Music is one of the most popular and powerful forms of media that kids and teens consume: more than half of Canadian teens say they would die without it, and nearly all consider it very important to their lives. 
Pushing the boundaries for artistic expression has always been a part of popular music. However, the drive for profits may also be pushing the envelope of what is acceptable. In this section we examine some of the issues in today’s music.
Teens use the Internet as much, and in similar ways, as adults. But they also often engage in risky behaviour such as downloading illegal copies of movies and music. Popular social networking sites, like Facebook, can also expose teens to a variety of security risks.
Music is a significant medium in a young person’s life, particularly during the teenage years. While other media may occupy a greater number of hours, it is most often from music that teenagers define their identities and draw cues about how to dress and to behave.
The Internet is revolutionizing how we access and listen to music. The development of MP3s, or digital song files, has made it easy to download virtually any piece of music online.
Software threats are malicious pieces of computer code and applications that can damage your computer, as well as steal your personal or financial information. For this reason, these dangerous programs are often called malware (short for “malicious software.”)
Children may be particularly at risk online because they’re not always aware of the risks associated with what they’re doing. For that reason, children need close supervision when using digital devices and also need to be taught basic cyber security skills as early as possible.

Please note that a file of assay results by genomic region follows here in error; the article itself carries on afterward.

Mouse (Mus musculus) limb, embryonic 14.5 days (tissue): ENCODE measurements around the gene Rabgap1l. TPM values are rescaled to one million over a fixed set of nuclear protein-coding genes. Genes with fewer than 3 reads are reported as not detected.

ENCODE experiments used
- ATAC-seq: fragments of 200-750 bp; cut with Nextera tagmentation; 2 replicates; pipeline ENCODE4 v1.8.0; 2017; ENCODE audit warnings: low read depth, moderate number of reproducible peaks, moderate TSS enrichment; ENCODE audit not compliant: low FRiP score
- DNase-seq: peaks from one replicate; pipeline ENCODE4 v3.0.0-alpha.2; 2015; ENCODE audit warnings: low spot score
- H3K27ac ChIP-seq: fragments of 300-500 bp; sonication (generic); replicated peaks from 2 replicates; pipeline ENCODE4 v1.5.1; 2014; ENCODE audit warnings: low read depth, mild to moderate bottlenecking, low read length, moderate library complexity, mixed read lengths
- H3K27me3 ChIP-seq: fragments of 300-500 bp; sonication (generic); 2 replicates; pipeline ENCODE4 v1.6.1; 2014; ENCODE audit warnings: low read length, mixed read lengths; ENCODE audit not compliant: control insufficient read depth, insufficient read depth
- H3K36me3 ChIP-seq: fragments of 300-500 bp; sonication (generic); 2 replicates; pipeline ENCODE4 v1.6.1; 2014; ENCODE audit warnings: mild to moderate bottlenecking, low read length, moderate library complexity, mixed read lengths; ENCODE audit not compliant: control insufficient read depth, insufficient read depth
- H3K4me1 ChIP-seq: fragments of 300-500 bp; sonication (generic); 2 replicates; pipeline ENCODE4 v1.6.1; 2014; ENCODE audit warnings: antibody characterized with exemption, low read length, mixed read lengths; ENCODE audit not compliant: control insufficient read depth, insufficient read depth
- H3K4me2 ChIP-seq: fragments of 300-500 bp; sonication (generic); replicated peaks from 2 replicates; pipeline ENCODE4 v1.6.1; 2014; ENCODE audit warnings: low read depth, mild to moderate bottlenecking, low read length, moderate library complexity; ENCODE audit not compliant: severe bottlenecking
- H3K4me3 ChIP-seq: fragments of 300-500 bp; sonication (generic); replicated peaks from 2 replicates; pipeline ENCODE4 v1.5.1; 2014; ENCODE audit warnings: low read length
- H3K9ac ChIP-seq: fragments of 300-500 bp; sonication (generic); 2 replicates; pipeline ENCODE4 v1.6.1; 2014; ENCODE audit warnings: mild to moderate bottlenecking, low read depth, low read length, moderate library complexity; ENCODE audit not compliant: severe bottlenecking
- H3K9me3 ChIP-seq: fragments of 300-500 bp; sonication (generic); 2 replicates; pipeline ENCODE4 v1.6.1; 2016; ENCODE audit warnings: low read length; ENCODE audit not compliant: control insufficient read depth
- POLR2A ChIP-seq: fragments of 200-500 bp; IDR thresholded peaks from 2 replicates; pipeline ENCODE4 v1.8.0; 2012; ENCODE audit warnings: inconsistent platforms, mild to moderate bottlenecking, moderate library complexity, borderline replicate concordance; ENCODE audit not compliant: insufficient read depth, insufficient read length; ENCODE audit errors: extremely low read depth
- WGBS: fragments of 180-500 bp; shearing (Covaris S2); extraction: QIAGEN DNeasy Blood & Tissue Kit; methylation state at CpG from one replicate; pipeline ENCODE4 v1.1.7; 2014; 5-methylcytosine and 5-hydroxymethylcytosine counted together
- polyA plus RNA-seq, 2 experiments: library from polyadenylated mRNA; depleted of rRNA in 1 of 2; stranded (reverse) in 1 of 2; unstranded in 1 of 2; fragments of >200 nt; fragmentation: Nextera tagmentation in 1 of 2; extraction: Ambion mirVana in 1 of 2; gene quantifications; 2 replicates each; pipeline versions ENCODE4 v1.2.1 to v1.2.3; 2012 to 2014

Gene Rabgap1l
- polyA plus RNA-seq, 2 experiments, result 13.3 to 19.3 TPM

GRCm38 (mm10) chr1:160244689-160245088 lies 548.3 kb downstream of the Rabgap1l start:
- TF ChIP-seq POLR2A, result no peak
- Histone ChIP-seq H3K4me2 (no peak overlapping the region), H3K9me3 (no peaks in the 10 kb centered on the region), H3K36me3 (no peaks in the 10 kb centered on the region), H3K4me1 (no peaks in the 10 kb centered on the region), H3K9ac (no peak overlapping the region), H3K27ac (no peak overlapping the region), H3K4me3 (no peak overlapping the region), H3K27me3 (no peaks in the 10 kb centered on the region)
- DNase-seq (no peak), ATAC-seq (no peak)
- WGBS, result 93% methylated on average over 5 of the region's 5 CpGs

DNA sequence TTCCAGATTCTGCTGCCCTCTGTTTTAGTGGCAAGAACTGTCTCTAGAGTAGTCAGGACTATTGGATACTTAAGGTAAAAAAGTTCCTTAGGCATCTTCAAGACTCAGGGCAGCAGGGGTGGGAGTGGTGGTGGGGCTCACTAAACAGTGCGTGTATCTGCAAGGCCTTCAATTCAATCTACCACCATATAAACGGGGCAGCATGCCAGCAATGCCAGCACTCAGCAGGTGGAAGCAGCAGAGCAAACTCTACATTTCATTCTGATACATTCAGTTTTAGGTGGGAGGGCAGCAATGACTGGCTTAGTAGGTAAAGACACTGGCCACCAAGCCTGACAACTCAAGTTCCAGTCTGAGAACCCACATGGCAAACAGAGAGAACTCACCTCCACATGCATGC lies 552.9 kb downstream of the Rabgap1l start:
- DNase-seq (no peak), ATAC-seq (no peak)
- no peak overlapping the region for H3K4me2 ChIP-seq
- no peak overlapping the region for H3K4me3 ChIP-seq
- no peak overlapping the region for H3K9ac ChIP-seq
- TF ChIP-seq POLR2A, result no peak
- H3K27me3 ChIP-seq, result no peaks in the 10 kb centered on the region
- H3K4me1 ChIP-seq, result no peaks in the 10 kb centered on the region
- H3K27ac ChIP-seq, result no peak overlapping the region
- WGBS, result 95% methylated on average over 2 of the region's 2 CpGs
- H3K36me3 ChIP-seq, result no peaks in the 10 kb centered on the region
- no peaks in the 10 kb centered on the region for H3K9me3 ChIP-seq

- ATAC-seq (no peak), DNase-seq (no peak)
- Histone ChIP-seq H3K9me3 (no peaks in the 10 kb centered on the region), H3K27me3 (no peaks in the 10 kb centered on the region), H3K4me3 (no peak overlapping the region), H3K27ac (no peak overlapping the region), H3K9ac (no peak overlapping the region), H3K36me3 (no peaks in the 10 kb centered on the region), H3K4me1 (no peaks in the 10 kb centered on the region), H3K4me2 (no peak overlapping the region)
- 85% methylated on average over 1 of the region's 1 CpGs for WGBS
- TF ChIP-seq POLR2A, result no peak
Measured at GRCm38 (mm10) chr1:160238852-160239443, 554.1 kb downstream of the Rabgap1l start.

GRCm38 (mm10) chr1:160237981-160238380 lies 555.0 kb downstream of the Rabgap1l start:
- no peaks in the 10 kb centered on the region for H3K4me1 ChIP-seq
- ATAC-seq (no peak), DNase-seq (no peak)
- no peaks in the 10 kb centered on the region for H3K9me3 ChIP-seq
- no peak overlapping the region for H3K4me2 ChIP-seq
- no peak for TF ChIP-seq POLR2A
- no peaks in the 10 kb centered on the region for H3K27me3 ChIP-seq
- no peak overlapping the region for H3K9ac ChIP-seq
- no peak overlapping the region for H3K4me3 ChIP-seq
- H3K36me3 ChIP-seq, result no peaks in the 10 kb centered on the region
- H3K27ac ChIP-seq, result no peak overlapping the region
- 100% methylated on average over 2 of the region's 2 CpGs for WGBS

Many online threats are covered by existing civil and criminal law in Canada and other countries. In addition, many countries have specific legislation to deal with online crime. This section looks at Canadian and American laws that apply to cyber security.
A blog is a Web page where someone posts entries or thoughts on a specific topic and invites readers to respond by posting comments of their own. Blogs can be personal – like online diaries – or more formal and professional. Anyone can write a blog and there is no shortage of platforms. In fact, some free sites such as Blogger.com will allow you to create a blog in just a few minutes.
Queer people have been involved in producing their own media for as long as alternative media has existed. This landscape has traditionally been dominated by print media such as zines (small-circulation, generally low-cost, publications) and pamphlets or queer film, but with the advent of the electronic age and cheaper and more accessible electronic devices for production, there’s been an explosion of queer-produced media of all kinds. The following section explores the ways that queer people have sought to claim space for themselves within media and culture.